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How firefighters are weathering front lines of the Mosquito Fire

"It's definitely long hours, tough work but I love doing it. I love being here. I'm happy to help."

PLACER COUNTY, Calif. — For more than a week, firefighters in Northern California have been on the front lines of the Mosquito Fire working to save lives and property. 

During this time, they're away from their families and working in dangerous conditions. They also have to find a way to stay healthy when it comes to physical and mental health. 

"It's crazy to think when you see it on TV in the news, you see this big smoke cloud and you're in it," said Kenneth Gonzales, who is a firefighter with the City of Fairfield Fire Department. 

This is Gonzales's first time working with a strike team. He and more than 3,600 others are on the clock anywhere from 12 to 24 hours a day. After a long day of work, they end up at the Placer County Fair Grounds at Base Camp in Roseville to rest up for their next shift. 

However, their day doesn't necessarily end when they return to base camp.

Sometimes they're having to come back and work on their rig for up to an hour, just to make sure they're ready to head out in case of fire flare-ups. 

That's why they have to take advantage of the days they're off. 

"We really have to take care of ourselves when we get the opportunity. Sometimes we're sleeping at base camp, sometimes we're sleeping in the dirt, sometimes we get a hotel if we're lucky enough. We like to get back, try to shower up (and) get a good meal," said Matt Greiner, who is an engineer with the Rodeo-Hercules Fire Protection District.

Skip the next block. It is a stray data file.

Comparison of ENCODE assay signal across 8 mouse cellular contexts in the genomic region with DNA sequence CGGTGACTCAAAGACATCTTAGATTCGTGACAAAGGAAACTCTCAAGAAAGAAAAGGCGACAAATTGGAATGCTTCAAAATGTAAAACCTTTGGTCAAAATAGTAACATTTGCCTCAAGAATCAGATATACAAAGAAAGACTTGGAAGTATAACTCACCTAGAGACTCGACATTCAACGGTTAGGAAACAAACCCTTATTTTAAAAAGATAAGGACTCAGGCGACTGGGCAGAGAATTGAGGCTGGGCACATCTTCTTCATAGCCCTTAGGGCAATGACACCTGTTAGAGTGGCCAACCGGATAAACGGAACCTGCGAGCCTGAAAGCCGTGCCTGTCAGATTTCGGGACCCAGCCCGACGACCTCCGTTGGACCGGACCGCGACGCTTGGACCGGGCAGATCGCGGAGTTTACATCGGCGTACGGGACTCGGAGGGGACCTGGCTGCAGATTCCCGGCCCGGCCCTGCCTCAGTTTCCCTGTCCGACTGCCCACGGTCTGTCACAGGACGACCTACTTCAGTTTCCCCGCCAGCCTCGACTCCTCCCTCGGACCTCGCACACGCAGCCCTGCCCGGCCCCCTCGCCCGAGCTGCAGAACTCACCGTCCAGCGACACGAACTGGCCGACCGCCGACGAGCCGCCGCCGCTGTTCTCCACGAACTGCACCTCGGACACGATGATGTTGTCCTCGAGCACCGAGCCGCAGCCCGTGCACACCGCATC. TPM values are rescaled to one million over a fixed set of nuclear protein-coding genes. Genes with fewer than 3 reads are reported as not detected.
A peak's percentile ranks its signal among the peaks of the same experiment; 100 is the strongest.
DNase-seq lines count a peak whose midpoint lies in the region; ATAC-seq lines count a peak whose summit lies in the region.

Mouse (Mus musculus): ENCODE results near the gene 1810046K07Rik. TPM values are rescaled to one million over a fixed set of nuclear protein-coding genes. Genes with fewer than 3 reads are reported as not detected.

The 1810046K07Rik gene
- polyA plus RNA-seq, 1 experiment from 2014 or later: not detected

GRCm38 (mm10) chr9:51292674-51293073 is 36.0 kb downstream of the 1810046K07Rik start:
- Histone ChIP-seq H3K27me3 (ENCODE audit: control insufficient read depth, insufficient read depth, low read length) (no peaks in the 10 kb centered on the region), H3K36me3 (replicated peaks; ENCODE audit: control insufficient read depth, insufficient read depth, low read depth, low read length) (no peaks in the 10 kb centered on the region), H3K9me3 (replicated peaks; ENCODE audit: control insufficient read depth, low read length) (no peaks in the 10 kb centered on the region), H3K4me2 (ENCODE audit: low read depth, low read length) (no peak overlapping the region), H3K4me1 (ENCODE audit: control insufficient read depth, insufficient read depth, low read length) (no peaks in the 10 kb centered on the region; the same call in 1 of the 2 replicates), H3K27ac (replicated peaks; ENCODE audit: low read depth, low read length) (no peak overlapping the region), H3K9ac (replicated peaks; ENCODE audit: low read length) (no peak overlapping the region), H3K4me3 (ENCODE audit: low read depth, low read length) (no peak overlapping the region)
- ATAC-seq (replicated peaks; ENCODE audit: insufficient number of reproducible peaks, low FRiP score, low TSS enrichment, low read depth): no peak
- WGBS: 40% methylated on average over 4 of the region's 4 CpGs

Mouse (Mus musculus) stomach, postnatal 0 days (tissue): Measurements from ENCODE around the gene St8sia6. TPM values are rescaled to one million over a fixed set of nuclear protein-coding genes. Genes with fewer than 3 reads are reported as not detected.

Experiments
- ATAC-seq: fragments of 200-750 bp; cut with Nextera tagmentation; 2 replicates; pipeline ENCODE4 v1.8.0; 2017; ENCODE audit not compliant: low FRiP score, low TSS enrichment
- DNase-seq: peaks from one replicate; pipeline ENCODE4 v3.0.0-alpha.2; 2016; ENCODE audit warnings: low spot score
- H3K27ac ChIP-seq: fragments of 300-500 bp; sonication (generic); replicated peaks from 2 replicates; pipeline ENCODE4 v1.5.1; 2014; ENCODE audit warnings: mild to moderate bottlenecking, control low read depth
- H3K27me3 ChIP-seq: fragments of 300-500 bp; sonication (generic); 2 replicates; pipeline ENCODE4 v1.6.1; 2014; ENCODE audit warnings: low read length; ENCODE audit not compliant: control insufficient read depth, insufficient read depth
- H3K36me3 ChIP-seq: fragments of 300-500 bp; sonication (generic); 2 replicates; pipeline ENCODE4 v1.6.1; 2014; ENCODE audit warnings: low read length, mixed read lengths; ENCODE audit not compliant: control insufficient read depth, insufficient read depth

The days can be grueling, but firefighters keep their spirits up by uplifting each other. 

"To keep your morale up, it really depends on your crew. Honestly, it depends on your leadership, going through the hardships together brings everyone closer, and you start to really open up to start to share things with people that you don't normally share," Gonzales said. 

When that doesn't work, firefighters are offered mental support. 

"That can sometimes include therapy dogs, companion dogs and also health therapists on-site at our base camp because we understand the grueling task that they're placed in," said Capt. Chris Vestal, public information officer for the Mosquito Fire. 

In the end, fire crews see the light at the end of the tunnel. 

For people like Matt Greiner, he's fulfilling his dream of being a firefighter with a sense of accomplishment. 

"It's definitely long hours, tough work but I love doing it. I love being here. I'm happy to help," he said.

Firefighters want you to know they are doing everything they can to strategically fight the fire, and with evacuees in mind, their priority is to get them back in their homes as safely and soon as they can. 


California Wildfires: Mosquito Fire - Cal Fire Update, Sept. 15

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